by Lisa Wallace, Executive Director

Why do we spend so much time collecting dots of data on water quality? Why collect all these dots: observations about stream side conditions, dissolved oxygen and ph tests, turbidity and sediment samples?

Because we want to connect the dots, to see the pattern, to get the insights the dots/data reveal. To do that we need a big bagful of dots collected over a long time period.

We have been collecting water quality data dots for about a decade through professional monitoring and Adopt-A-Stream volunteer-based monitoring. We finally have a pretty big bagful.

We’re connecting those dots and we’re beginning to see the picture they form. Here are a few insights about water quality of the Truckee River:

  • Compared to reference streams, the Truckee River consistently scored lower on the Eastern Sierra Index of Biological Integrity (a standard of biological health);
  • The number and size of macroinvertabrates (water bugs) are decreasing in the Truckee River;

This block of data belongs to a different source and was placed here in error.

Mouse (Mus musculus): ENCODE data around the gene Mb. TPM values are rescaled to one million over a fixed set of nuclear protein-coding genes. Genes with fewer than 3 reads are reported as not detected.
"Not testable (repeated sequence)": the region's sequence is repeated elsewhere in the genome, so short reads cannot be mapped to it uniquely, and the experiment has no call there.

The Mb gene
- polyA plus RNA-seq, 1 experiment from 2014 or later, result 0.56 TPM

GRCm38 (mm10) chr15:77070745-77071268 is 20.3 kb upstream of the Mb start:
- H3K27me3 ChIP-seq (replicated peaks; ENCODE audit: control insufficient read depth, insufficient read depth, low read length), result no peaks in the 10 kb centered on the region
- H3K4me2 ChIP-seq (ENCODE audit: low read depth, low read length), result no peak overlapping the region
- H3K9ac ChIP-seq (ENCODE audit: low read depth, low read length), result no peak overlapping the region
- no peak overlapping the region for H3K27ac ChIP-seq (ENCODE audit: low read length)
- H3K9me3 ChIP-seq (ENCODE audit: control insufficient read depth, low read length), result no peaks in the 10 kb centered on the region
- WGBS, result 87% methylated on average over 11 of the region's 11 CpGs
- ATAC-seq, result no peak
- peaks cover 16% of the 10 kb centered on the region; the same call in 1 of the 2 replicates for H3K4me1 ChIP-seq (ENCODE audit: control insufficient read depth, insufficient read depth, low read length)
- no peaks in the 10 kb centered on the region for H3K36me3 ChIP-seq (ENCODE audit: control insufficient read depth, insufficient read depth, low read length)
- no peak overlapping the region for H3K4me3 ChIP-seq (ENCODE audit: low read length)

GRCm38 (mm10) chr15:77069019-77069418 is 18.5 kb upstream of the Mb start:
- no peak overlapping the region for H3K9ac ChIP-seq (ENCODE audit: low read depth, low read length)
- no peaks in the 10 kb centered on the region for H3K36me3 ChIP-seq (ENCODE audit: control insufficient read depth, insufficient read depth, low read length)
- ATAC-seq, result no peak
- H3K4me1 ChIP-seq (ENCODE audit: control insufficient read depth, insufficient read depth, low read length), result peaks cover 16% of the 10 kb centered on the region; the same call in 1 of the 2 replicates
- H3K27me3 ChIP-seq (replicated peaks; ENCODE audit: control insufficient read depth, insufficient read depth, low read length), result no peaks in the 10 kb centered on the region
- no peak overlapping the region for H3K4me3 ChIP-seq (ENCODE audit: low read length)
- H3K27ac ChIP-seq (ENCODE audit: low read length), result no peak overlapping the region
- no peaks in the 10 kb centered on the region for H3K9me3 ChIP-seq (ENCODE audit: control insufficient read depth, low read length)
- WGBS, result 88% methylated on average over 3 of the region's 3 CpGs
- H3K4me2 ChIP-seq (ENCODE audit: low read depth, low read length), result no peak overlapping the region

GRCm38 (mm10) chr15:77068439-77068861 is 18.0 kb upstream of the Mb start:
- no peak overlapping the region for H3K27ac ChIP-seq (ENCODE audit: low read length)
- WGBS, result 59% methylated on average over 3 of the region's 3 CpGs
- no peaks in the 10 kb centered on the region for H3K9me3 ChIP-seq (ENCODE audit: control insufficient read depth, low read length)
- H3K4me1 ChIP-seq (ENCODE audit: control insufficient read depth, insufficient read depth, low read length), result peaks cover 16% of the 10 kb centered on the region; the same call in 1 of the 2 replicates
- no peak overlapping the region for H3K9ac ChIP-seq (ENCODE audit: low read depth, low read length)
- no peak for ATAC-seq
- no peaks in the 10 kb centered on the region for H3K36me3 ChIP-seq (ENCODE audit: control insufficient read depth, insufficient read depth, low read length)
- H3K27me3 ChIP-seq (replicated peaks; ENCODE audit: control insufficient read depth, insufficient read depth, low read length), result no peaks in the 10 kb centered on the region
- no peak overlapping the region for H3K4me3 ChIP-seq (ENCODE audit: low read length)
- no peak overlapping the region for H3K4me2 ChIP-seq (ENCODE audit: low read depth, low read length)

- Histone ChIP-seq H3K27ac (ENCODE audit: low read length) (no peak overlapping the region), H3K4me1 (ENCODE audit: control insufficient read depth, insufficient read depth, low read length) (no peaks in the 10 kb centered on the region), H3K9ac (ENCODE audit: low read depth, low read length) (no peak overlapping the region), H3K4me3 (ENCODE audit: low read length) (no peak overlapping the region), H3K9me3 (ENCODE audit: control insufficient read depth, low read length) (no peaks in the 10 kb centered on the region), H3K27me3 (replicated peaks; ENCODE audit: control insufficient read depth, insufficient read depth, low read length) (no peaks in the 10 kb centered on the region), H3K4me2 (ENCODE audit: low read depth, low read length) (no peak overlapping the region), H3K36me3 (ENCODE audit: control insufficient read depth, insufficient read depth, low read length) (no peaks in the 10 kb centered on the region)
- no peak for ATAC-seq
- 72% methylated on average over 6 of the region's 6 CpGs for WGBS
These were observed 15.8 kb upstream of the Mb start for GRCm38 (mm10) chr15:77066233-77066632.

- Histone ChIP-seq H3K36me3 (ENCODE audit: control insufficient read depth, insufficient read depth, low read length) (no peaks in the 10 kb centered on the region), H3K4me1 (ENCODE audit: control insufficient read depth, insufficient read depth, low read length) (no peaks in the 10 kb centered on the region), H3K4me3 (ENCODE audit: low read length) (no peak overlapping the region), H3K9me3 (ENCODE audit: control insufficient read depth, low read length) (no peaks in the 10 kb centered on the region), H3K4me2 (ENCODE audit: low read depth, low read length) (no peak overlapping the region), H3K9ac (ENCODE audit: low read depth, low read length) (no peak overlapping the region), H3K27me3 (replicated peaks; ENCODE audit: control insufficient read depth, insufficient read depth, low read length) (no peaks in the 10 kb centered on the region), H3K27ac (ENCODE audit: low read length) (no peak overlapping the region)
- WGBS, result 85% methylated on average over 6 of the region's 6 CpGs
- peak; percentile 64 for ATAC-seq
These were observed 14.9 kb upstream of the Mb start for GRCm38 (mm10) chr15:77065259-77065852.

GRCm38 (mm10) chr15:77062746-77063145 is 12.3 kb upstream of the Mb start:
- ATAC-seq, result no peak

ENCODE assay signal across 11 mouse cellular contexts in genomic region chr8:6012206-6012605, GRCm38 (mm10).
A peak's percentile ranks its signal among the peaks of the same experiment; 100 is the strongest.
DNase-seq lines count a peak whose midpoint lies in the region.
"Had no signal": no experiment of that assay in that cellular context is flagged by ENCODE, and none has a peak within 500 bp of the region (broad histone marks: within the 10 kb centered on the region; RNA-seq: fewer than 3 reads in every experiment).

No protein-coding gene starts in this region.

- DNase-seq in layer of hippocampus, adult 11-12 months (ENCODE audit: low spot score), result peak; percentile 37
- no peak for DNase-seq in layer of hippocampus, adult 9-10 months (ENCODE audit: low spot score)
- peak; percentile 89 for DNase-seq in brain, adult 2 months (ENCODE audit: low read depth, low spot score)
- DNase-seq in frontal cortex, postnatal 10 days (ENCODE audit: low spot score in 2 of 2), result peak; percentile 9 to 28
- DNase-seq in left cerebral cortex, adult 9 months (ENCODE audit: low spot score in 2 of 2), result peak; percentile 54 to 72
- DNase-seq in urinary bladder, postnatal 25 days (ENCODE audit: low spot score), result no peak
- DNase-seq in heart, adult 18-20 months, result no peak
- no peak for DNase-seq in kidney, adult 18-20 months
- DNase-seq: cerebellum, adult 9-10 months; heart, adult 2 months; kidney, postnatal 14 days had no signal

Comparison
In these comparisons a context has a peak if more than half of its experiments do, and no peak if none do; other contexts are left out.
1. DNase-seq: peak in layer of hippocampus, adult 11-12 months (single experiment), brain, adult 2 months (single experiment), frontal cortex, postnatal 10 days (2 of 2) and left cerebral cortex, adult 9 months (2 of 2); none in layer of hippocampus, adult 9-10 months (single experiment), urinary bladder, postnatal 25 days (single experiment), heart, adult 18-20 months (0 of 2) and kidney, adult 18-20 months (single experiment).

• Sediment deposition is widespread in the Truckee River.

The data – the dots – are important. But it is also essential we understand what the data tells us – and they are telling us the Truckee River, while beautiful, is not healthy. It is impaired/polluted for excess sedimentation. We do, in fact, need to manage erosion from all human-triggered sources.

Here’s another part of the insight – while Adopt-A-Stream and River-Friendly Landscaping are fun, they are contributing significantly to understanding and preventing erosion.

These programs are another important set of dots to be connected in the picture of the Truckee River watershed.